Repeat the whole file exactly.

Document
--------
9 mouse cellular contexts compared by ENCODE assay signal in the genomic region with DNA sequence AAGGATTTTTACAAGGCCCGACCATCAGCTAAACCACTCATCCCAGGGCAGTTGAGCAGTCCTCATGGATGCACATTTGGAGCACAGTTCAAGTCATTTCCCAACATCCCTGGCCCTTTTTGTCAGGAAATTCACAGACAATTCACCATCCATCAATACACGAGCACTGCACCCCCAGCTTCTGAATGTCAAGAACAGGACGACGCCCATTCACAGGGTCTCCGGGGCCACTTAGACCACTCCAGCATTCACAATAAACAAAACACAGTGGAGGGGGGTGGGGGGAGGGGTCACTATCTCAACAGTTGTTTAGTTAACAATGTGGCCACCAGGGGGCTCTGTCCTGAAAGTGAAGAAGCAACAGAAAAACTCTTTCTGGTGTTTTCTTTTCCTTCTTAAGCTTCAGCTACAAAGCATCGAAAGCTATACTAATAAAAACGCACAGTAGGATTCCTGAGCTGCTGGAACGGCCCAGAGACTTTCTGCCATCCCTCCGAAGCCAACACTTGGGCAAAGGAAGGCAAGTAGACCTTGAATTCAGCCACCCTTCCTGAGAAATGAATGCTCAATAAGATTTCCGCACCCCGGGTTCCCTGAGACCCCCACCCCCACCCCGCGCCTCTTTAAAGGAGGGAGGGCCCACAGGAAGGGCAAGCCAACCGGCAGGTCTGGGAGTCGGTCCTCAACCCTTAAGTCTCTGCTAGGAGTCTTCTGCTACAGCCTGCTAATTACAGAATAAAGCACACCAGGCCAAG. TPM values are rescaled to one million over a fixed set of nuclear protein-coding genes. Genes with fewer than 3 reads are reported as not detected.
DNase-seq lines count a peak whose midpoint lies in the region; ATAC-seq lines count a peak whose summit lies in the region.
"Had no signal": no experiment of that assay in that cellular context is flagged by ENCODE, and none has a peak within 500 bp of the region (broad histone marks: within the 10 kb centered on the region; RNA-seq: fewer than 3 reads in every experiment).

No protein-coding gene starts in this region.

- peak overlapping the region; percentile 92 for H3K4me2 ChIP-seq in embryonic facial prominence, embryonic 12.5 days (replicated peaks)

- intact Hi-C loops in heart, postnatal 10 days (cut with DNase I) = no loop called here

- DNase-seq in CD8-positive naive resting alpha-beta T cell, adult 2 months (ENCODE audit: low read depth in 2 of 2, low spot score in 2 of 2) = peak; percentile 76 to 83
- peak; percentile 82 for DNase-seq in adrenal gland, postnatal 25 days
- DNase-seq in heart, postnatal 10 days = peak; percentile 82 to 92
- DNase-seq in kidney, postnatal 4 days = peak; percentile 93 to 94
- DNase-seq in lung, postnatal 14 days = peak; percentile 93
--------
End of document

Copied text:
9 mouse cellular contexts compared by ENCODE assay signal in the genomic region with DNA sequence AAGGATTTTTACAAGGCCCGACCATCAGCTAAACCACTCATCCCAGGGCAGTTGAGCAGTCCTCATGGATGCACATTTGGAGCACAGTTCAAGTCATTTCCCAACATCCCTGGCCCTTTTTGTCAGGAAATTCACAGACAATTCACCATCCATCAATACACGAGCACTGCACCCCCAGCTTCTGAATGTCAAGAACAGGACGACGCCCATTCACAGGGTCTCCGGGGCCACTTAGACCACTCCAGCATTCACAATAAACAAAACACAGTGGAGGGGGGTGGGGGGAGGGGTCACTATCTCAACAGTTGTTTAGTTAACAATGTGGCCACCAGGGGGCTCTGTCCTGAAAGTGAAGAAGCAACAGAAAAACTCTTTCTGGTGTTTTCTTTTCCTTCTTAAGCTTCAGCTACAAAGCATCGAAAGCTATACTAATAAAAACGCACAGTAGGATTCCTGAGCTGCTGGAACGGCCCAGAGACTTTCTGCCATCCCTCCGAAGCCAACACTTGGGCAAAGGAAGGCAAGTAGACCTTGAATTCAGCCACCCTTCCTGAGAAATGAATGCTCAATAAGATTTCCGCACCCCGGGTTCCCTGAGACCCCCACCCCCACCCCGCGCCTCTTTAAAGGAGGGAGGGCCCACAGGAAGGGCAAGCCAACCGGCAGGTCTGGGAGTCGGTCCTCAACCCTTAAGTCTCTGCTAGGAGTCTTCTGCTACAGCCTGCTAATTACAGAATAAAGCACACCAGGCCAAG. TPM values are rescaled to one million over a fixed set of nuclear protein-coding genes. Genes with fewer than 3 reads are reported as not detected.
DNase-seq lines count a peak whose midpoint lies in the region; ATAC-seq lines count a peak whose summit lies in the region.
"Had no signal": no experiment of that assay in that cellular context is flagged by ENCODE, and none has a peak within 500 bp of the region (broad histone marks: within the 10 kb centered on the region; RNA-seq: fewer than 3 reads in every experiment).

No protein-coding gene starts in this region.

- peak overlapping the region; percentile 92 for H3K4me2 ChIP-seq in embryonic facial prominence, embryonic 12.5 days (replicated peaks)

- intact Hi-C loops in heart, postnatal 10 days (cut with DNase I) = no loop called here

- DNase-seq in CD8-positive naive resting alpha-beta T cell, adult 2 months (ENCODE audit: low read depth in 2 of 2, low spot score in 2 of 2) = peak; percentile 76 to 83
- peak; percentile 82 for DNase-seq in adrenal gland, postnatal 25 days
- DNase-seq in heart, postnatal 10 days = peak; percentile 82 to 92
- DNase-seq in kidney, postnatal 4 days = peak; percentile 93 to 94
- DNase-seq in lung, postnatal 14 days = peak; percentile 93